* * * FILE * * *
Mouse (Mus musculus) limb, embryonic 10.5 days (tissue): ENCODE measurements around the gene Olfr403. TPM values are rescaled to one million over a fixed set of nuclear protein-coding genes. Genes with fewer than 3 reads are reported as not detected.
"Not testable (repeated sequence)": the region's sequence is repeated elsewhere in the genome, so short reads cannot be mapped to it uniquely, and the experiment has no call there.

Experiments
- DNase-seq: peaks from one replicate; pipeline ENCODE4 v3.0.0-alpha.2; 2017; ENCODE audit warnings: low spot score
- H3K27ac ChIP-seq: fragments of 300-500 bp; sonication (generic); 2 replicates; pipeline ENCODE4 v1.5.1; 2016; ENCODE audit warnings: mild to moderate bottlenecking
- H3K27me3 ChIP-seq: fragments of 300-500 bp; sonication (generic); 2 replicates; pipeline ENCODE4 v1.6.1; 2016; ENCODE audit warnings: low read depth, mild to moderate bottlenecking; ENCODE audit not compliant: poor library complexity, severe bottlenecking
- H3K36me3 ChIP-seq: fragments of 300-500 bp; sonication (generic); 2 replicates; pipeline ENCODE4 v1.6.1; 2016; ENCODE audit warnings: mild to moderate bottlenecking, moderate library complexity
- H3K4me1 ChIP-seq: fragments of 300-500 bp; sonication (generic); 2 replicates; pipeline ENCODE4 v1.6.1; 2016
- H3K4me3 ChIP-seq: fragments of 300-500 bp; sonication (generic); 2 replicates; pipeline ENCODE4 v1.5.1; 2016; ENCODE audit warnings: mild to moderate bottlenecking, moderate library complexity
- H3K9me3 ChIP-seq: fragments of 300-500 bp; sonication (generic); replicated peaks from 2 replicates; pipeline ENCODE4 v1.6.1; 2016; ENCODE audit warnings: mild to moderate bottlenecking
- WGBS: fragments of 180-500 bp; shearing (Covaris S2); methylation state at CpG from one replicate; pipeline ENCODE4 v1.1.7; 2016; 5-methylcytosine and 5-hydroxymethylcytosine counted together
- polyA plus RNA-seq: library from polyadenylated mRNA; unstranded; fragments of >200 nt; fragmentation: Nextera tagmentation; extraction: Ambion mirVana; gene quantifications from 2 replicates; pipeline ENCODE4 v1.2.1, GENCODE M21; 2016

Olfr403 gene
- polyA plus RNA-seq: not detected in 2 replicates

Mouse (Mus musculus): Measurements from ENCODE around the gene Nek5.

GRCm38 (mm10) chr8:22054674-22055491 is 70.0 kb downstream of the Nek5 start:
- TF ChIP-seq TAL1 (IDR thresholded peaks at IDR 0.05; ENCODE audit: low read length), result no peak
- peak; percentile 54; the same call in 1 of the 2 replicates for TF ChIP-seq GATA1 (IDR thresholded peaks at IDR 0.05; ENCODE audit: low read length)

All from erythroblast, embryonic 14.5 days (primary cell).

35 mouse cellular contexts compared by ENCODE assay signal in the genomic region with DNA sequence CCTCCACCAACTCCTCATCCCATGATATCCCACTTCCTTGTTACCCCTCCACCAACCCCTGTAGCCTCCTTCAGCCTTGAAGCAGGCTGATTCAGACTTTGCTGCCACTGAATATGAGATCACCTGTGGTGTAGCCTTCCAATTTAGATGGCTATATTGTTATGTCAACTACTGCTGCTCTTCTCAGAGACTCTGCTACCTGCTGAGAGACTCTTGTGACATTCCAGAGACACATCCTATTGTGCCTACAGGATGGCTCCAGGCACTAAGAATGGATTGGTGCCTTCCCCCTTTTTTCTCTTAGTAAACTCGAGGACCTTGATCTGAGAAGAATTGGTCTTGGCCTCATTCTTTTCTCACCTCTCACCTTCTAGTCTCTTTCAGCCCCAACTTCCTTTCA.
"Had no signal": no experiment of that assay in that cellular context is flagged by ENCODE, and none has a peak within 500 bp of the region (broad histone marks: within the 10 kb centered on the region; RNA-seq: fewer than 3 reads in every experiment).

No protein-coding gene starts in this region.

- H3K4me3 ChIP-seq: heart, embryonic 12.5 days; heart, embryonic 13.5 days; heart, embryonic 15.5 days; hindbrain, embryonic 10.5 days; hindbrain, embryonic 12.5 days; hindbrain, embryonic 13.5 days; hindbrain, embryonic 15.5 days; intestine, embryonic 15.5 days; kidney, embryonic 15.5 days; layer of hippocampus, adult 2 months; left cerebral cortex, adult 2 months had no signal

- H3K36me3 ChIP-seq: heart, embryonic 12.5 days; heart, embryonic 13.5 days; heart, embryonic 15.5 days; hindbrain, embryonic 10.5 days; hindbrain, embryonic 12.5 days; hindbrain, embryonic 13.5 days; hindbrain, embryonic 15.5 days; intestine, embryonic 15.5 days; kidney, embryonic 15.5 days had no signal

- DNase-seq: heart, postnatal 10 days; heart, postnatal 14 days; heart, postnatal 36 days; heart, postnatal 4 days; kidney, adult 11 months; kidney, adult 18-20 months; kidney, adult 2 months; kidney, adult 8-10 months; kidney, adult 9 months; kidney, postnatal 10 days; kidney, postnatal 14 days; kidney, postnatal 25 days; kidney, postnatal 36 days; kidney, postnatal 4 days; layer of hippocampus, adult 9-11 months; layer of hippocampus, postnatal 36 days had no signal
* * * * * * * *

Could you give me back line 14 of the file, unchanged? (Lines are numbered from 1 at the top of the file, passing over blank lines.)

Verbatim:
- polyA plus RNA-seq: not detected in 2 replicates